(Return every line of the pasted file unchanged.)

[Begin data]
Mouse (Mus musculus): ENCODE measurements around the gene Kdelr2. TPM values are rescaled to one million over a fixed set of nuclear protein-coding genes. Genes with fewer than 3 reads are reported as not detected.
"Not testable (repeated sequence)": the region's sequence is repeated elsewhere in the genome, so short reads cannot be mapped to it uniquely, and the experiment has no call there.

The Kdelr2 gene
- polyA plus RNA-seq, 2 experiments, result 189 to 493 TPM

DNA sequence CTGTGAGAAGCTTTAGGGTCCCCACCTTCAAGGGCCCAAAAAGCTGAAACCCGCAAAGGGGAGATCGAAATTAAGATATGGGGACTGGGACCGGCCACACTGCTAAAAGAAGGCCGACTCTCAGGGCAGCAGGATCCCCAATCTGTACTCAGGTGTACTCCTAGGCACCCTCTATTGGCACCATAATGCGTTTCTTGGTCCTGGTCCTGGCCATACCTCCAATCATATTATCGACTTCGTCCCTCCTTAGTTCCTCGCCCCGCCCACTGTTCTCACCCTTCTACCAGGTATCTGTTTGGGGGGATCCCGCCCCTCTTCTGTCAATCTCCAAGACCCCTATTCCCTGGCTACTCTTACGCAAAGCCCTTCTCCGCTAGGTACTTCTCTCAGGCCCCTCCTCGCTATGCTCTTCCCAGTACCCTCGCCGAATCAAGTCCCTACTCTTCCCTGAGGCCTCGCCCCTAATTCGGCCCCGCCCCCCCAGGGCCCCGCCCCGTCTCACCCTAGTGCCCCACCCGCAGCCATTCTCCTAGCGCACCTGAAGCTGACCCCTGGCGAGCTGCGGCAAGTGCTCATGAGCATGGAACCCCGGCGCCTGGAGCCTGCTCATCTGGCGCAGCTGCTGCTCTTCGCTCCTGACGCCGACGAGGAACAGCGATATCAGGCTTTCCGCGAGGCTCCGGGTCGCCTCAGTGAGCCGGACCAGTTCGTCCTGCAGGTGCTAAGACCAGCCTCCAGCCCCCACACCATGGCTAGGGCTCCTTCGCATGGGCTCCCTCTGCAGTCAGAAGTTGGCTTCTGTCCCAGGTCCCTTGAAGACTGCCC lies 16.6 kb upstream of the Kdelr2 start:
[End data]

Mouse (Mus musculus): ENCODE measurements around the gene Kdelr2. TPM values are rescaled to one million over a fixed set of nuclear protein-coding genes. Genes with fewer than 3 reads are reported as not detected.
"Not testable (repeated sequence)": the region's sequence is repeated elsewhere in the genome, so short reads cannot be mapped to it uniquely, and the experiment has no call there.

The Kdelr2 gene
- polyA plus RNA-seq, 2 experiments, result 189 to 493 TPM

DNA sequence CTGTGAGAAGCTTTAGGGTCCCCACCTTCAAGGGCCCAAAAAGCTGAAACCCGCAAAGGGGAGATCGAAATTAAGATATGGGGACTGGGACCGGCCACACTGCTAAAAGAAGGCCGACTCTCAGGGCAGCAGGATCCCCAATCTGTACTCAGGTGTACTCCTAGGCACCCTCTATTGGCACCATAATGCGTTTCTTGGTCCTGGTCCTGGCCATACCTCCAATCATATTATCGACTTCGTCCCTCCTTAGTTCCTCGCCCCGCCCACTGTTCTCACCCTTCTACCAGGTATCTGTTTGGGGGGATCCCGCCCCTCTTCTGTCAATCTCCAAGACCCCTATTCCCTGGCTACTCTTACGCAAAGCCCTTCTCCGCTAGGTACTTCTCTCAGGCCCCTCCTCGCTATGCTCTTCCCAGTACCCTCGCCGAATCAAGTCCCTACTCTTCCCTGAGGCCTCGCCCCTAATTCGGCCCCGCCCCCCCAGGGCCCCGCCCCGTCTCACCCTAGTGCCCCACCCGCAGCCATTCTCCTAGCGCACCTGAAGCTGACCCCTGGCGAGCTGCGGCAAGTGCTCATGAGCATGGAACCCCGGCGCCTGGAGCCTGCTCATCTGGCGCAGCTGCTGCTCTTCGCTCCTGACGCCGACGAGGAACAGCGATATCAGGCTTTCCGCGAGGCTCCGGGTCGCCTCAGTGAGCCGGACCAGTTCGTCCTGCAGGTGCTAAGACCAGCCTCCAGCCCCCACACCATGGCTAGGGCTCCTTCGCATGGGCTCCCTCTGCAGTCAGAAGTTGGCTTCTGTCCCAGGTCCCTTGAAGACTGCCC lies 16.6 kb upstream of the Kdelr2 start: